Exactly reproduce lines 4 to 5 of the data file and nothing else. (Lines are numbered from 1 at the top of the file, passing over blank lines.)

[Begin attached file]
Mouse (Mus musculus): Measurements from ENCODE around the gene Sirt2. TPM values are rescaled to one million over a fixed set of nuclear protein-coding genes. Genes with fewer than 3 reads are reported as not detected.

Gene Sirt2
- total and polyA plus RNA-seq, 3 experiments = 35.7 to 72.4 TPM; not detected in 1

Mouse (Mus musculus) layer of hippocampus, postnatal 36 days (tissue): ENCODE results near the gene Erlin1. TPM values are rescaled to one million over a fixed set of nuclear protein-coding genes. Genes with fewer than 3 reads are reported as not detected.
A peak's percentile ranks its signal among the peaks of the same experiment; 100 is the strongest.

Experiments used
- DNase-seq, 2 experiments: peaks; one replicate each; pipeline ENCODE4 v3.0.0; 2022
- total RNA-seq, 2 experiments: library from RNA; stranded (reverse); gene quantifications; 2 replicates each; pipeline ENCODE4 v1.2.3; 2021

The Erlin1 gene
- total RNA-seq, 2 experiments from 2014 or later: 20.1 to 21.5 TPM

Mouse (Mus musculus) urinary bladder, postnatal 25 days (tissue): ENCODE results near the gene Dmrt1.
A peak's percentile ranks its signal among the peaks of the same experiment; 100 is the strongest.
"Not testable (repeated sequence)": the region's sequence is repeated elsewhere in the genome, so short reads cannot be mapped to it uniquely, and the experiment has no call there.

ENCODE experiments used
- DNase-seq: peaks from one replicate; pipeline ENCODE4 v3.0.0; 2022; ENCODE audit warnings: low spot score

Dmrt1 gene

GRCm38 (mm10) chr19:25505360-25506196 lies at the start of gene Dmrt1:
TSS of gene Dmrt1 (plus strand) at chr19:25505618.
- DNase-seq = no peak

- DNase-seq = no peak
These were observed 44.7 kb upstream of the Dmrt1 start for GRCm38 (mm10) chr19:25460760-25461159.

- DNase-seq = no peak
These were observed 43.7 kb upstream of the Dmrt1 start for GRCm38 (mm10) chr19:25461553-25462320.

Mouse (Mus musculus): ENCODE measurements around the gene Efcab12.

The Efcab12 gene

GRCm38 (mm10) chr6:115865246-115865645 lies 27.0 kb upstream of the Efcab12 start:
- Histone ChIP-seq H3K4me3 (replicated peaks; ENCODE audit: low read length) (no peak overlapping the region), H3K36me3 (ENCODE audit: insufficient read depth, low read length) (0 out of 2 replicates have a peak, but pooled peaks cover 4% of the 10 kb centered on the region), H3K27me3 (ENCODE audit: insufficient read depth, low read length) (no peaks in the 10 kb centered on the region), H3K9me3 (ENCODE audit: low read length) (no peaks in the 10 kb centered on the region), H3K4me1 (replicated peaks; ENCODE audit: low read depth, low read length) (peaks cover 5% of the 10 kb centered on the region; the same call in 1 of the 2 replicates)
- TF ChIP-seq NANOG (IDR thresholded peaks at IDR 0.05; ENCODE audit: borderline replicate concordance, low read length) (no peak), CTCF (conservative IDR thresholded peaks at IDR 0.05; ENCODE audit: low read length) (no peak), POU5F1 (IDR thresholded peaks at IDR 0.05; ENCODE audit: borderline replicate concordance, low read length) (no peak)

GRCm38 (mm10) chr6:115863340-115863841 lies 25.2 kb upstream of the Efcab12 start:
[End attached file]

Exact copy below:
Mouse (Mus musculus) layer of hippocampus, postnatal 36 days (tissue): ENCODE results near the gene Erlin1. TPM values are rescaled to one million over a fixed set of nuclear protein-coding genes. Genes with fewer than 3 reads are reported as not detected.
A peak's percentile ranks its signal among the peaks of the same experiment; 100 is the strongest.